All things being equal, Jennings told me, being in school is better for most kids’ academic and social development, so it makes sense that districts are trying to arrange to keep as many students in desks as possible. A recent working paper examining online learning programs for college students versus face-to-face instruction found that students who attended in person typically received better grades. Though the study focused on higher education, a number of its findings—that some students’ lack of high-speed broadband access or technology for remote learning—are clearly relevant for K–12 as well. As a USA Today survey showed, five months into the 2020–21 school year, nearly half of the largest school districts in the United States had not yet distributed laptops or internet hotspots to all of their students.

Prioritizing in-person learning should not preclude districts from offering a remote option, either as ongoing choice for parents who would like to keep their kids out of the classroom or as a Plan B for when in-person class is canceled. Though some state legislatures, such as Texas’s, have said they will not fund remote schooling, money made available by federal coronavirus relief packages allows districts the flexibility to provide such an option even without a state’s backing. Still, many districts, such as D.C.’s, are committed to the idea that in-person learning (however difficult to do well) is better. The past year has proved how challenging it is for teachers to teach online and in person at the same time, and district leaders also worry that with an unrestricted remote option, too many students who need to be in classrooms will remain online.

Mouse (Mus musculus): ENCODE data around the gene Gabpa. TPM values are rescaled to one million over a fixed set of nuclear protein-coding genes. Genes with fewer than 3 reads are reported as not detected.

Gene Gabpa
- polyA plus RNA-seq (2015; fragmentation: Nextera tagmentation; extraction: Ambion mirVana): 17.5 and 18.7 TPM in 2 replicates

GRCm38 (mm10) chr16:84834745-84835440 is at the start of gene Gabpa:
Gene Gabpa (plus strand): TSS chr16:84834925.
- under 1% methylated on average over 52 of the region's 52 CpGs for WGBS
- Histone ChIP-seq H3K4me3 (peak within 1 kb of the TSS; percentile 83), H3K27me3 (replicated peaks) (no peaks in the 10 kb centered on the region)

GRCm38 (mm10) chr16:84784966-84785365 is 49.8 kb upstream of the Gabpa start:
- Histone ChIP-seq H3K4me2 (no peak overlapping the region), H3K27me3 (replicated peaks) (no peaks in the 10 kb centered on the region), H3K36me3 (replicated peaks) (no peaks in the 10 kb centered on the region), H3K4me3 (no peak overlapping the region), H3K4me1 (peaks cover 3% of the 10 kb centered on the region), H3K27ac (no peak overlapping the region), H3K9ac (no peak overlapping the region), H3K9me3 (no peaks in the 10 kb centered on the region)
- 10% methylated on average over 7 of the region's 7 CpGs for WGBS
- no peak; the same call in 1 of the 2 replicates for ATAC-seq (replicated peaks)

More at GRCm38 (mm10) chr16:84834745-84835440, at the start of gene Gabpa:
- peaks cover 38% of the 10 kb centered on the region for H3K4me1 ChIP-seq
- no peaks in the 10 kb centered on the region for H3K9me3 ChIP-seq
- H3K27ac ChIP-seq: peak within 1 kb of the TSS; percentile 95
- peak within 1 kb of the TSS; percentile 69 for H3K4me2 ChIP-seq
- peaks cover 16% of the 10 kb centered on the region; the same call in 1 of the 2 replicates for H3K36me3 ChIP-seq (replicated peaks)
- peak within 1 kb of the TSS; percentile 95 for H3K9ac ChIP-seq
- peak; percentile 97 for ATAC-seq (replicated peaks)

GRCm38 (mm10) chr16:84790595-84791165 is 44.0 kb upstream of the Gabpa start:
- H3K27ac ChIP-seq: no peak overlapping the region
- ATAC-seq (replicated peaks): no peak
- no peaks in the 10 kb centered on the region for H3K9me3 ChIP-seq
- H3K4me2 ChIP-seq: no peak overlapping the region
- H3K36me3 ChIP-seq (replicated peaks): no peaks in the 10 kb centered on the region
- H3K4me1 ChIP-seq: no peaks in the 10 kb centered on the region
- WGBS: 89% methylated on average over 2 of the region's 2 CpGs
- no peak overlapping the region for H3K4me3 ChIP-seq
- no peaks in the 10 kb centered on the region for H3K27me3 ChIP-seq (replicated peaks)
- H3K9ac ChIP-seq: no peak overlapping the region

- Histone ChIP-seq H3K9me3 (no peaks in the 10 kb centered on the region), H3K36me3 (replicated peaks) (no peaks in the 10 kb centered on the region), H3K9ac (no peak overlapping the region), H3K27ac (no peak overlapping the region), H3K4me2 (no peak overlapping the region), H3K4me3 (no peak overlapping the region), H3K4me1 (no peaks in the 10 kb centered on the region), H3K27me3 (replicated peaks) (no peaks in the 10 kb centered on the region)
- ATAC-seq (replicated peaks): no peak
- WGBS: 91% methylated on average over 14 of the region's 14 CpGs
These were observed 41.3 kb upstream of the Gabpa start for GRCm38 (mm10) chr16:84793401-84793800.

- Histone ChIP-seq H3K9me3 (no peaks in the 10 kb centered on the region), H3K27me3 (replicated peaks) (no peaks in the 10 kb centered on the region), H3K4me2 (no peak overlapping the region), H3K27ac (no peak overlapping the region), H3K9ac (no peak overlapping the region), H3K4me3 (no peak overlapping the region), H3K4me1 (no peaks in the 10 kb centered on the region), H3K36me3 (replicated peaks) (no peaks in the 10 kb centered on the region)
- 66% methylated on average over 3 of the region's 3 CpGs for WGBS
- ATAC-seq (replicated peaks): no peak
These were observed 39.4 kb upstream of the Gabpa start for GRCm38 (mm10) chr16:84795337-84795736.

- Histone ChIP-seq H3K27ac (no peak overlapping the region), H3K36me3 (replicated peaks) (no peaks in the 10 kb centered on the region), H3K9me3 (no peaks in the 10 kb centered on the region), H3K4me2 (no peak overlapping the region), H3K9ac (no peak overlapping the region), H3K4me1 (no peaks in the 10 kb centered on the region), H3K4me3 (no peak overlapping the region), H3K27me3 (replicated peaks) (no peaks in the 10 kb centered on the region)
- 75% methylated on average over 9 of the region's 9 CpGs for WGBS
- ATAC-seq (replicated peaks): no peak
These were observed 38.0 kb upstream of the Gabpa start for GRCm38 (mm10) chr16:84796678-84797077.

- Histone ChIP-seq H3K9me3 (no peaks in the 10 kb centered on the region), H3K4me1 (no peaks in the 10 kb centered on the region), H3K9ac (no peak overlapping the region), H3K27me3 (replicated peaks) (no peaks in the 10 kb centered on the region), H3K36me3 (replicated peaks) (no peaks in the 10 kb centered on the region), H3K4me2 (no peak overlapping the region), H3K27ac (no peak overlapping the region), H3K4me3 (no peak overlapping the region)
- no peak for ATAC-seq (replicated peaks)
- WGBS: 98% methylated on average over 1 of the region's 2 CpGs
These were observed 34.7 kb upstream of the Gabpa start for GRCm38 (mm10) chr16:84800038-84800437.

There are going to be costs to not having a remote option, though. In the event of temporary closure—or mandatory quarantine for students who are infected—students will simply miss their lessons. The majority of the districts that do not have a remote option also lack plans to ensure that students’ education continues uninterrupted, or they’re not publicly posting it, Bree Dusseault, a researcher with the Center on Reinventing Public Education, told me. Dusseault, herself a former administrator, stressed that early and frequent communication is vital to helping students figure out how to continue learning, should they have to miss multiple weeks of school. “Districts should want to be proactive and have an outline well before any outbreak,” Dusseault told me. “It’s very hard, when you’re in the middle of an outbreak, to set up remote learning on the fly while you’re also trying to do contact tracing and get kids back to their homes.”